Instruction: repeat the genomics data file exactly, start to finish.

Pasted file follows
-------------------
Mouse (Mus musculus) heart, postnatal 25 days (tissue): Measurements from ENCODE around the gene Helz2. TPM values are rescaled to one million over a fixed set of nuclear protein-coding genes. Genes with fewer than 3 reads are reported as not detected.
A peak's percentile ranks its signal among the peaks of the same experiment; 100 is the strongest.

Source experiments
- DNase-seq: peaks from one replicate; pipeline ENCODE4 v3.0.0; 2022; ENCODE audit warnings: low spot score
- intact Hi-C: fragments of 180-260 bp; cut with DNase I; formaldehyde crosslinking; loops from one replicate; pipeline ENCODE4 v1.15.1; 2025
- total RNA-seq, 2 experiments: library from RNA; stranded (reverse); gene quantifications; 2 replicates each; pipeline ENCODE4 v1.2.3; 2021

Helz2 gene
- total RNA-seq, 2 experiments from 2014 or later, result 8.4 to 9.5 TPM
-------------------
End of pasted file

Mouse (Mus musculus) heart, postnatal 25 days (tissue): Measurements from ENCODE around the gene Helz2. TPM values are rescaled to one million over a fixed set of nuclear protein-coding genes. Genes with fewer than 3 reads are reported as not detected.
A peak's percentile ranks its signal among the peaks of the same experiment; 100 is the strongest.

Source experiments
- DNase-seq: peaks from one replicate; pipeline ENCODE4 v3.0.0; 2022; ENCODE audit warnings: low spot score
- intact Hi-C: fragments of 180-260 bp; cut with DNase I; formaldehyde crosslinking; loops from one replicate; pipeline ENCODE4 v1.15.1; 2025
- total RNA-seq, 2 experiments: library from RNA; stranded (reverse); gene quantifications; 2 replicates each; pipeline ENCODE4 v1.2.3; 2021

Helz2 gene
- total RNA-seq, 2 experiments from 2014 or later, result 8.4 to 9.5 TPM